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I've decided that any attempt to "manage" how teachers use their smartphones, tablets, and laptops during inservices or workshops is futile. It's a waste of my time and it frustrates the teachers in the classes.
And that decision is actually working out quite well.
While these experiences have simply engraved my conviction that control is illusory a little deeper into the belief system area of my brain, they have also given me some ideas how all educators might manage device-infused classrooms as LWDs (Learners With Devices) become the norm rather than the exception in many schools.
Some management techniques to consider:
- Have clear and simple rules for the use of technology in your classroom. And let students know what they are. Mine are pretty easy: Student-owned technologies such as cell phones and laptops may be used in the classroom when there is not a whole-group activity, when their use does not distract other students, and when the district's Acceptable Use Policy is followed.
- Require all devices be visible during class time. Technology that is visible is less likely to be misused. No devices under the desktop, in the pocket, in the book bag, etc..
- Have planned, sanctioned means of online (back channel) discussion. Learners need a means of communicating laterally - among themselves. This will happen whether officially sanctioned or not. Set up a TodaysMeet, GoSoapBox, Socrative, or Wallwisher site to facilitate online discussions - and as a form of group notetaking.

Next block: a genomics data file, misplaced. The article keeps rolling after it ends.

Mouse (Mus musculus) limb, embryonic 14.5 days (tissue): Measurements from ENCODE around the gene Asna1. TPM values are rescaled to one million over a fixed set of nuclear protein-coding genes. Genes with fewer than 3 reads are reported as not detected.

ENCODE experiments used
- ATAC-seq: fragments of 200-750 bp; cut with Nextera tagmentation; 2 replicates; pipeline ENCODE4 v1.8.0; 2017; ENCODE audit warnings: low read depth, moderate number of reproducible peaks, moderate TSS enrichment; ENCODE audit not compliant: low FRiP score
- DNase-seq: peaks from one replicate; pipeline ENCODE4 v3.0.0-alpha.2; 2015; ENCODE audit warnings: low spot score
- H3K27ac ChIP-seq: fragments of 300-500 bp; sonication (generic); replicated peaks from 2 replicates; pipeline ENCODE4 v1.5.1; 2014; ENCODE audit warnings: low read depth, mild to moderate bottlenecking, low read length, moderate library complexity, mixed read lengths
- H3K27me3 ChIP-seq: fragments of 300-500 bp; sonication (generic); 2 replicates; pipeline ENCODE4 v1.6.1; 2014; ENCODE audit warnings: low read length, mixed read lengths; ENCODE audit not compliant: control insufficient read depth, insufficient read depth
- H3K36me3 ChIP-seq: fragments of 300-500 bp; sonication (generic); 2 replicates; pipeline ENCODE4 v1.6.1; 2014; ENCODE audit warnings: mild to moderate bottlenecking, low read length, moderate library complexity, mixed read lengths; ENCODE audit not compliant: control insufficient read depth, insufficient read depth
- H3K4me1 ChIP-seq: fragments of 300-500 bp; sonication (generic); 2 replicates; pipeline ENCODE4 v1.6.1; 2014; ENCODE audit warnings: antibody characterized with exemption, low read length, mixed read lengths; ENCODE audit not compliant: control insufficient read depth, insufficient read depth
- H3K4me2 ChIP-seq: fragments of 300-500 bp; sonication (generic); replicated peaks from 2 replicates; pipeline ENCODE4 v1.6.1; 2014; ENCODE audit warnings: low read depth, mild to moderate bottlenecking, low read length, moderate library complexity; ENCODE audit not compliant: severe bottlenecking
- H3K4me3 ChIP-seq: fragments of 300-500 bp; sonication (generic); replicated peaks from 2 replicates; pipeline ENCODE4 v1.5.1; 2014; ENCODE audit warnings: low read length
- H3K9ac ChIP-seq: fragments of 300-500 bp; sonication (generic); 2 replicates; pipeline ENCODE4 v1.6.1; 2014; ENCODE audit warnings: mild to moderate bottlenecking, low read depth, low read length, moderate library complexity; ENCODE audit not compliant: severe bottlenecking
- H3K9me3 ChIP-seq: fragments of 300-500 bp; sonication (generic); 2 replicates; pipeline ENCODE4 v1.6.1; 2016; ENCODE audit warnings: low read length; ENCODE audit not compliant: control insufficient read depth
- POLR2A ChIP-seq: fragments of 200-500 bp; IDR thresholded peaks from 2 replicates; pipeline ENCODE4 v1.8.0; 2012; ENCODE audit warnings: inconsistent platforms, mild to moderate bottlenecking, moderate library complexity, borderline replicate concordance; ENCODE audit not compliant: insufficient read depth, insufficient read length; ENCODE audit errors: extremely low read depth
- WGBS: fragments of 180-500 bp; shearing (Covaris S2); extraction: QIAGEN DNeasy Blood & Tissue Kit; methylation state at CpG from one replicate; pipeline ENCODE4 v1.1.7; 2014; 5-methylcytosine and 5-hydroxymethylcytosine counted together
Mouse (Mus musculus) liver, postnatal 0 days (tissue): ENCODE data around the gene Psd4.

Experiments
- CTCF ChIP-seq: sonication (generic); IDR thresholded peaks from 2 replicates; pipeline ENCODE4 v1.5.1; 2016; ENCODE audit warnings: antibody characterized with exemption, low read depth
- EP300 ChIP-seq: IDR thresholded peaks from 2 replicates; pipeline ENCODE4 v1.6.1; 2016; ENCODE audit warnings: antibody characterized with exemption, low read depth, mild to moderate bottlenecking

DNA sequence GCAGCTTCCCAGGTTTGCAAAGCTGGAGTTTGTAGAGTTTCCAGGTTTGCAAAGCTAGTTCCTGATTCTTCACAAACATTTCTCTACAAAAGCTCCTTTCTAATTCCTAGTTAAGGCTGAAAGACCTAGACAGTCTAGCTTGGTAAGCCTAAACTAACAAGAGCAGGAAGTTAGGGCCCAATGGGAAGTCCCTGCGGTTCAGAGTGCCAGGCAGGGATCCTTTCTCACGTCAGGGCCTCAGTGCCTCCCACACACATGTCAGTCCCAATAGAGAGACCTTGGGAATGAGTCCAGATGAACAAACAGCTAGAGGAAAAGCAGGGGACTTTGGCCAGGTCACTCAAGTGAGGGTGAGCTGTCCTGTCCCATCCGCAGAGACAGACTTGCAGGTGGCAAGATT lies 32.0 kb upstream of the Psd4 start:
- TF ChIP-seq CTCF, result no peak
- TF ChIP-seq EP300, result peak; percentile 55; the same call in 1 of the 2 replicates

- Have approved activities, readings, resources that students can use when otherwise disengaged in or finished with F2F activities. If students finish required work early (or wish to time shift work), there should be a number of choices of other online activities which they won't get in trouble for doing - working on a shared document, reading a supplemental article or book, playing a game that reinforces a curricular objective. Think positive alternatives.
- Have students work in groups whenever possible. I find students are more focused and on task when working in groups. The team usually does not approve when a member wanders on to Facebook instead of participating in the school work.
- Walk around the class. 'Nuf said.
- Accept the fact some learners will just tune out and getting them on task may not be worth disrupting those on task. Not everybody learns from lectures or discussion. Accept that even your most riveting monologue will not be appreciated by 100% of every group. Good classes are about students learning, not about teacher ego.
We can fight, limit, complain about, ignore, and deny but we cannot prevent learners having and wanting to use their technologies during class. The sooner we learn to take advantage of these powerful tools, the happier everyone will be - student and teacher.